• Any loan made by a borrower to an owner before origination of an MSLP loan will be presumed to be a capital distribution if the loan is forgiven or discharged, in whole or in part, or if the lender (i.e., the MSLP borrower) does not exercise its rights as a creditor.

    • An MSLP borrower’s repayment of a loan made to it by an owner would not be considered a capital distribution if the loan is bona fide and the repayment is made when mandatory and due. In addition, an MSLP borrower may, at the time of origination of an MSPLF loan, use the proceeds of that loan to prepay existing debt that is outstanding and owed to lenders other than the MSLP lender (including repayment of a loan from an owner who is not the MSLP lender).

    • For purposes of the limits on compensation under the direct-loan restrictions, an MSLP borrower must determine whether a loan made to an employee of the borrower, or whole or partial forgiveness or discharge of any such loan, would be considered as compensation to that employee according to applicable rules for calculating compensation.

    • A transaction that circumvents or evades the direct-loan restrictions will be viewed as a violation of those restrictions.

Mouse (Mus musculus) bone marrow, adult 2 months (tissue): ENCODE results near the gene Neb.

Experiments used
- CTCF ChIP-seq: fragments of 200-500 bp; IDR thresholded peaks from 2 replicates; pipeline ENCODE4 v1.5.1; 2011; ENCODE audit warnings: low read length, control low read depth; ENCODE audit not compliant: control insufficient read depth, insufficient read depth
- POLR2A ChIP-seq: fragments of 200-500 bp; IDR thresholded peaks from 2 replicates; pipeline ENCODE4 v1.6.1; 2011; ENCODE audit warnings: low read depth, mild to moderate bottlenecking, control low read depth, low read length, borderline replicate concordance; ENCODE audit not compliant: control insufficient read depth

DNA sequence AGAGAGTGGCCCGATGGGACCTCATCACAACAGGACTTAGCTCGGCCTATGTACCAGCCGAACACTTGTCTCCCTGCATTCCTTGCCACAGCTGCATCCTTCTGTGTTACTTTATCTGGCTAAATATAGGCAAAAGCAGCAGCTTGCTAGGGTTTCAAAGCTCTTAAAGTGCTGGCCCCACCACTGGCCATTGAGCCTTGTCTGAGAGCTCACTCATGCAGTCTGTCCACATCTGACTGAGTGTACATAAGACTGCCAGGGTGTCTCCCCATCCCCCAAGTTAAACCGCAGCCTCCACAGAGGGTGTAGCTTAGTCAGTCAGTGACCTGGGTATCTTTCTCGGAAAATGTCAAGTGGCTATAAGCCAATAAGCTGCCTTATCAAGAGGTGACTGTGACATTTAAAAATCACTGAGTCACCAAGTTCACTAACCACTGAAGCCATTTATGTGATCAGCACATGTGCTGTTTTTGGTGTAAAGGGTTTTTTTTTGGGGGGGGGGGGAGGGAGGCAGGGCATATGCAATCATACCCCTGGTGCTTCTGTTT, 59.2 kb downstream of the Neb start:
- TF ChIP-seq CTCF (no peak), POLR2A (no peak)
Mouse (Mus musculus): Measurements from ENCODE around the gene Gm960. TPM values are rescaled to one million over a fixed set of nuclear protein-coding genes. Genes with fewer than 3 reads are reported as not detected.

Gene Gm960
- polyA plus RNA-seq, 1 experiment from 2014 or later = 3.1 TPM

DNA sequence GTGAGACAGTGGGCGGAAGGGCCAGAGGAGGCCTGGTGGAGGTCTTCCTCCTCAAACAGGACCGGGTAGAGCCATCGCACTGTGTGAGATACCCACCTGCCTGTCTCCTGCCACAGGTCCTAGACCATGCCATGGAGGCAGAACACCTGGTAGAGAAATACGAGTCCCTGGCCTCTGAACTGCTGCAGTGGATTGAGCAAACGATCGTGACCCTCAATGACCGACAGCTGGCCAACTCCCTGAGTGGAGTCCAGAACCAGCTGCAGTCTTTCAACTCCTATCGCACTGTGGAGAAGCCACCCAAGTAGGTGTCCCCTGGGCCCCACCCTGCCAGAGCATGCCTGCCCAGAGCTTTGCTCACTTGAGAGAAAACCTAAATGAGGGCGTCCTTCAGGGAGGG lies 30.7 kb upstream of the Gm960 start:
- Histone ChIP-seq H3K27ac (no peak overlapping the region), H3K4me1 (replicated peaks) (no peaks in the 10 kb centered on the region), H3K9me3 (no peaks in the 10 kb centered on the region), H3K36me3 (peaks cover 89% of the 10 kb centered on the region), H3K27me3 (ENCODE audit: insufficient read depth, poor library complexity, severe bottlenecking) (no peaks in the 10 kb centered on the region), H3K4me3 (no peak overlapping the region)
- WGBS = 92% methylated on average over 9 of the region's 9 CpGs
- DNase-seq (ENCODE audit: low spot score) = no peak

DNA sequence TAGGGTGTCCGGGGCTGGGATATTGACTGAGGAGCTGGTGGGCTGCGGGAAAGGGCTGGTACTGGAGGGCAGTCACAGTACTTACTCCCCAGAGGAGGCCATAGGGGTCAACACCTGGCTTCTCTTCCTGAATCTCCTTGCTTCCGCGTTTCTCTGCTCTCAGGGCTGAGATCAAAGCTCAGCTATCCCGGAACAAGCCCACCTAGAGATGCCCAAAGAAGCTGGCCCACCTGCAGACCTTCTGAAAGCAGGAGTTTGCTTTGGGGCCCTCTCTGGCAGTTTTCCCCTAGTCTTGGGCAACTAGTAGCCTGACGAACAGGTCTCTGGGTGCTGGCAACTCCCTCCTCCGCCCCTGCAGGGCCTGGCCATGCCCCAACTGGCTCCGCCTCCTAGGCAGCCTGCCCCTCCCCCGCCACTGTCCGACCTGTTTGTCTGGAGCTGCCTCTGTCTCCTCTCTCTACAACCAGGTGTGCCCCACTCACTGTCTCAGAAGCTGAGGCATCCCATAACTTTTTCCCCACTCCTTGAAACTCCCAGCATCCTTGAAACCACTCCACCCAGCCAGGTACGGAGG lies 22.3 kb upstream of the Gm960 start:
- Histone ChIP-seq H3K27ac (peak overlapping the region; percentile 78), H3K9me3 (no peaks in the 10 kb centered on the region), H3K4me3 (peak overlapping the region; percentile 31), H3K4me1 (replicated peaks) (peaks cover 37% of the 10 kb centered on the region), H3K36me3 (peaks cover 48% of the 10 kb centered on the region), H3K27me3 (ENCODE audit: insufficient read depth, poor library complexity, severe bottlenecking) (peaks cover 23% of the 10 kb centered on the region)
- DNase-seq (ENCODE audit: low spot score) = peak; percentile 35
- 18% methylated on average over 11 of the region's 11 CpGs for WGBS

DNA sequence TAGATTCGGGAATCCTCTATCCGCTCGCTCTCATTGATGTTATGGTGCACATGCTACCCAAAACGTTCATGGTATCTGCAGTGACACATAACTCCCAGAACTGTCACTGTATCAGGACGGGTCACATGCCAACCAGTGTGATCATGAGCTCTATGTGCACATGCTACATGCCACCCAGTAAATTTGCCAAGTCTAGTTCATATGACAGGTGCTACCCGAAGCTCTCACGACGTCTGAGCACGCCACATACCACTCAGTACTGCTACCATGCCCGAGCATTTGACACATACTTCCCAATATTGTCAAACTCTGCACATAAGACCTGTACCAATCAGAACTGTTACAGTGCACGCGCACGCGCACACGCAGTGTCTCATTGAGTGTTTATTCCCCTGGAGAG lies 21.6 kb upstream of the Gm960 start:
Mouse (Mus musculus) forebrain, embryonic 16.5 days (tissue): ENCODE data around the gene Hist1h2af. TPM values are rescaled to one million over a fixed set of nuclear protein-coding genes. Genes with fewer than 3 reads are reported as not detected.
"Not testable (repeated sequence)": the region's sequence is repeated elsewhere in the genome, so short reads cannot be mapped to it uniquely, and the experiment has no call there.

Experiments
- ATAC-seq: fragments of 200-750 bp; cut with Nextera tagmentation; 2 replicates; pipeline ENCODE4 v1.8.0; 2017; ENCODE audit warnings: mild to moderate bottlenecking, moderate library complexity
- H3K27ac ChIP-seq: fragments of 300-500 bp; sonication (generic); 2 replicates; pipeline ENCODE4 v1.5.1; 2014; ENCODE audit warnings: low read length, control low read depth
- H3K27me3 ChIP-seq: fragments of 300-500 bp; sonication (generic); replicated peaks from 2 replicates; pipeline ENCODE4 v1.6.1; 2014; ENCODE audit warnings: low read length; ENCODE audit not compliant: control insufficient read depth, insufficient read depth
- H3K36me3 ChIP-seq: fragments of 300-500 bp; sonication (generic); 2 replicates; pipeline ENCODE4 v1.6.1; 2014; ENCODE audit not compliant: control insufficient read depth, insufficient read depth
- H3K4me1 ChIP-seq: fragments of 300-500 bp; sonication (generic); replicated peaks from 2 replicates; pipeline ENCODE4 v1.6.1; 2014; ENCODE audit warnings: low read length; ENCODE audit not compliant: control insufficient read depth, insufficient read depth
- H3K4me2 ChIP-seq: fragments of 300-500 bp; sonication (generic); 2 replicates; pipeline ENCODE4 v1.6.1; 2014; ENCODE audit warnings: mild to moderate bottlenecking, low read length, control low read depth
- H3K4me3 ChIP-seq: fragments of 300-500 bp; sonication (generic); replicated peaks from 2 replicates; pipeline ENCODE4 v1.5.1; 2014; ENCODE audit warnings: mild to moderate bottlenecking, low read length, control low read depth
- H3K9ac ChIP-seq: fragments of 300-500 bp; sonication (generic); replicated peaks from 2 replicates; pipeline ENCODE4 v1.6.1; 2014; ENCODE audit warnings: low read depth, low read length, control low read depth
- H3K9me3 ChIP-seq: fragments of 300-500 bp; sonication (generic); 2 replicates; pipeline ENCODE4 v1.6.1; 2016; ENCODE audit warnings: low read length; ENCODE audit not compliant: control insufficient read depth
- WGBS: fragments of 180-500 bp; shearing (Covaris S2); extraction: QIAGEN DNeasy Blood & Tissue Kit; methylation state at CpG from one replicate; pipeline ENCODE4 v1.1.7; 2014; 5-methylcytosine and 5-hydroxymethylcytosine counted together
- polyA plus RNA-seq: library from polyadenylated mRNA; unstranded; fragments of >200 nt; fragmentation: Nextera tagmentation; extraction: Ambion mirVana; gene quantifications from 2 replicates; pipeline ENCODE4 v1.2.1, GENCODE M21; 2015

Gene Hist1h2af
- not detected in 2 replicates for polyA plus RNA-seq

4. Use of cash balances and delayed-draw balances are permitted but limited. The updated guidance provides that lenders and borrowers may agree to include cash-collateral deposits, compensating balances, cash reserve accounts or cash escrow accounts at origination or during the life of an MSLP loan as part of the loan terms, subject to certain limits.

    • The Federal Reserve does not encourage requiring a borrower to maintain cash balances that are restricted to serving as collateral or for paying principal or interest on an MSLP loan when mandatory and due. But the updated guidance notes that lenders and borrowers can agree to include those features at origination or during the life of an MSLP loan as part of the loan terms if those terms are a normal component of the lender’s underwriting practices for similarly situated borrowers and do not exceed 15 percent of the outstanding balance of the MSLP loan.

    • MSLP lenders and borrowers also may agree to place a portion of the proceeds of an MSLP loan in an account held with the lender to delay draw on those funds until certain conditions related to the borrower’s operations are met. Those conditions can include, for example, requirements that the borrower provide documentation or other evidence that loan proceeds are being used to fund pre-agreed activities or purchases by the borrower, or that the borrower pledge additional collateral to secure the MSLP loan that is not available at origination. Any such restriction must be substantially similar to a condition placed on similarly situated borrowers by the lender in the course of its ordinary underwriting. MSLP lenders may not use those features to ensure funds are available for mandatory and due payments on a borrower’s other debt, except in the case of a permitted refinancing of existing debt under the MSPLF. All such conditions must be included in the loan agreement at origination and must be fully transparent to the borrower.